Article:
Somewhere I saw a quote, something like this: “When a boy is old enough to believe or even follow his father’s advice, he usually has kids who don’t believe him.”

Books published or read in 2016

Oct 28, 2016

Looking back on 2016 I am amazed how much I actually got done. I have been busy. My collection of short stories, “Forget Me Not – A Bouquet of Stories, Thoughts, and Memories” was published in January 2016. It is a memorial to special people who have crossed my path – either in person or through their achievements. I dare to say that every single story carries some kind of message to the reader. At the very least it will make the reader think and maybe he/she feels like sharing his/her thoughts about the story with family or friends. It is about aging, adoption, blended families, babies, changing seasons, superstition, cancer, dogs, horses and other critters, escape, earthquake, flying, internet dating, island living, love and rape, roses, travels, war, and many other topics. It finishes with a beautiful fairy tale “The Weeping Angel” – for which, at one point, I received the First Prize in the form of another book: “Computers for Dummies.” Throughout the book, you find poems and pictures. A delightful book – perfect to give as a gift to YOUR special people, reminding THEM not to forget YOU. The easiest way to obtain this book is Amazon.ca.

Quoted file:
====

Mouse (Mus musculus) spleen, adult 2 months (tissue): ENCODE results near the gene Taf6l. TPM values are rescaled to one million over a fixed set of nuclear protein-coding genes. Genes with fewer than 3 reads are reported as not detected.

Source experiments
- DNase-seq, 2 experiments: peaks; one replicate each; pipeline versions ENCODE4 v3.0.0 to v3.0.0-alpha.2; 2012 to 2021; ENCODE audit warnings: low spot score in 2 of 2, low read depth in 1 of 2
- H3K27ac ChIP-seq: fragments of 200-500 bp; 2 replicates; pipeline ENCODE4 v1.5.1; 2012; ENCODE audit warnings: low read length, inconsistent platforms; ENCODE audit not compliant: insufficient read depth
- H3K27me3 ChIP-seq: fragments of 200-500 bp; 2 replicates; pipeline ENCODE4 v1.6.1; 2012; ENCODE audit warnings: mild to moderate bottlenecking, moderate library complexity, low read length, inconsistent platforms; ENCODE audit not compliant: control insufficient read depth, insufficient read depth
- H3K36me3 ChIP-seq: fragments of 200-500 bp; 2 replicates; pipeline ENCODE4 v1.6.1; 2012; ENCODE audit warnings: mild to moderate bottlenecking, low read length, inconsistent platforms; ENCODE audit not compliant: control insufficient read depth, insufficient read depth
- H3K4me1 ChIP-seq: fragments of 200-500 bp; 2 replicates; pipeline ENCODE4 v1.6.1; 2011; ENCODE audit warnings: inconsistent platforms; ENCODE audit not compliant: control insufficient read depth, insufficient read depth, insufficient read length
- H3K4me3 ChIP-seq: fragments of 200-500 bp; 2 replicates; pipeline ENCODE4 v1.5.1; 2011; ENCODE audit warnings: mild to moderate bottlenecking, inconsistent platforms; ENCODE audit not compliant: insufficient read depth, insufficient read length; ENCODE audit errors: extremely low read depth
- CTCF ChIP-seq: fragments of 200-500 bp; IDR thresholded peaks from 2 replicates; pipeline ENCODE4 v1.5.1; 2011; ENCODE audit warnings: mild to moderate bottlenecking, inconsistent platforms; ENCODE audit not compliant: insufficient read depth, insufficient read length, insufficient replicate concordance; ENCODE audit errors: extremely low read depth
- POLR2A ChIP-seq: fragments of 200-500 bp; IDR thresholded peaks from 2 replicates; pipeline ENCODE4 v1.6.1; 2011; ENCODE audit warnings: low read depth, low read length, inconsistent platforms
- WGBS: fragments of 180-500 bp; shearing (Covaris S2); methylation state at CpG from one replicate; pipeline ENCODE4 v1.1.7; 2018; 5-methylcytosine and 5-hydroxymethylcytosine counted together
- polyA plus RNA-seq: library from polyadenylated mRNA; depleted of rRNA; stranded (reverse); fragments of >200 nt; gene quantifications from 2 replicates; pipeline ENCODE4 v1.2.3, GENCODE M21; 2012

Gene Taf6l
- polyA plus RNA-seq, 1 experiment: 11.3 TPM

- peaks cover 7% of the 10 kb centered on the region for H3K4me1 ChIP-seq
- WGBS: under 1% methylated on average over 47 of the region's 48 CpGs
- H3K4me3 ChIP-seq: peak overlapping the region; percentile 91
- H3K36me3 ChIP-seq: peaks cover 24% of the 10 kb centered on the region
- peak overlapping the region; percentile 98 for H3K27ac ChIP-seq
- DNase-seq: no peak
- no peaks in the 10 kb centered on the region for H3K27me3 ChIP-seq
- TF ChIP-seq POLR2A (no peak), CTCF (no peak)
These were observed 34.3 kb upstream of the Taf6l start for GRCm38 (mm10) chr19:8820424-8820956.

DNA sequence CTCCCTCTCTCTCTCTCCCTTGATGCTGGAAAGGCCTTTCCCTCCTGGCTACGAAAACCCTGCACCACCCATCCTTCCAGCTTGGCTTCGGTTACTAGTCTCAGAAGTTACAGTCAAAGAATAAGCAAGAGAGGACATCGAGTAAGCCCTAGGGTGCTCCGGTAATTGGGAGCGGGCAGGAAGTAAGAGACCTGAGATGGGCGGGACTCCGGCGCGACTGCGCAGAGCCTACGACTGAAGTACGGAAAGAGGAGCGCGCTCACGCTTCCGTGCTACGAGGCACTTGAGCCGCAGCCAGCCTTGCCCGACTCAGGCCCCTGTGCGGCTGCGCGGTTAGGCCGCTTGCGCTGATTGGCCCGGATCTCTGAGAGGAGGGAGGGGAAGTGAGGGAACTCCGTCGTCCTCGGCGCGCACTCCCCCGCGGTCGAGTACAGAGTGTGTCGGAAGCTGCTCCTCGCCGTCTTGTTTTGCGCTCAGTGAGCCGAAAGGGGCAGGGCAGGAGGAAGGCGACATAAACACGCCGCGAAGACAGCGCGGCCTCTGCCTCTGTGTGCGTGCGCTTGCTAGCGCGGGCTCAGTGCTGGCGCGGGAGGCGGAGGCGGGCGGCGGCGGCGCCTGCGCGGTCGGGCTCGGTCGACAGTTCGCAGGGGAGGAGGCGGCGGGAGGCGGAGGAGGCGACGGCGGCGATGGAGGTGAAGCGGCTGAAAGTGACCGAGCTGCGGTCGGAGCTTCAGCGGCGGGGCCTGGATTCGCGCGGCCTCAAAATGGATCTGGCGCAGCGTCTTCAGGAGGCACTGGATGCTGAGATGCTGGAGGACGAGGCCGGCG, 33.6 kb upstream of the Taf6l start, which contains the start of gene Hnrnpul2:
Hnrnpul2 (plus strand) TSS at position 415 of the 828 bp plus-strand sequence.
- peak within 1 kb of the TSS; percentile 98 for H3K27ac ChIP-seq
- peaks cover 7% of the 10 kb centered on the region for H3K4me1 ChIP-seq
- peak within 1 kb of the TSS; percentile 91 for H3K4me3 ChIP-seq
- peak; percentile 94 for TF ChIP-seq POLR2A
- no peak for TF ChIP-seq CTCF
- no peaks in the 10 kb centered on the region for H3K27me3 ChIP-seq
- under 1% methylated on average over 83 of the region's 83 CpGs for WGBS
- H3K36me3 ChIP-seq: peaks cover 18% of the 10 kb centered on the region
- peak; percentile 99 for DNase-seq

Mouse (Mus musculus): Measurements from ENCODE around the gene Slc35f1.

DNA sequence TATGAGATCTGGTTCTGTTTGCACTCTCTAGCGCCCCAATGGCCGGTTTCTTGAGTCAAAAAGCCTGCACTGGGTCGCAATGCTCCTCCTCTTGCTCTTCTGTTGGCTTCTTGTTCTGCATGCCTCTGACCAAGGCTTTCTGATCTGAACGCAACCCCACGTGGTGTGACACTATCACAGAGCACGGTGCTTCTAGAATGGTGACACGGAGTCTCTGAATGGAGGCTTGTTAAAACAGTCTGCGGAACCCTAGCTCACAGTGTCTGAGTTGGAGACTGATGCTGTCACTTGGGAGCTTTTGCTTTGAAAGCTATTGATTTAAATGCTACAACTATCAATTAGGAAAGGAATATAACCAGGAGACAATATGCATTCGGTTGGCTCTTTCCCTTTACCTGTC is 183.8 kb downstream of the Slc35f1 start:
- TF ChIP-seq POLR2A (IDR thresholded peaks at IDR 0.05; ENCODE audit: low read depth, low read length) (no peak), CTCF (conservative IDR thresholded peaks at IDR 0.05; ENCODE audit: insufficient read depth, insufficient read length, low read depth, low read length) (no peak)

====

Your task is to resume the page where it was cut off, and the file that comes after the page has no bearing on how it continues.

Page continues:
The books I chose to read during 2016 have added greatly to my knowledge about history. Some of them upset me, robbed me of sleep since it was hard to believe people can be so blinded by promises, ultimately leading to a horrible war. One recurring thought was ‘do people never learn from the past?’ At the same time, I was crying over the fate of some people and keeping my fingers crossed for others to survive. As you can see, I prefer to read mostly “true” stories or history based on truth since that is what I write as well. The following are the books I read and since there are so many I will refrain from telling you about them. All are worth reading.

“All The Light I Cannot See” by Anthony Doerr. Pulitzer Prize, New York Bestseller list.
“The Witch of Napoli” by Michael Schmicker was a fun read.
“Goering” – The Rise and Fall of the notorious Nazi leader. By Roger Mansell. Incredible.
“The Glass Castle” by Jeanette Walls. A classic I had never read, but it is a ‘must read’.
“Moonrise” by Ann Victoria Roberts. This author has touched my emotions in many ways.
“The Rise of Nazi Germany” by Charles River Editors. I wanted to know more history.
The GiftAwakening”, by J.P. McLean. Contemporary Fantasy, a new genre for me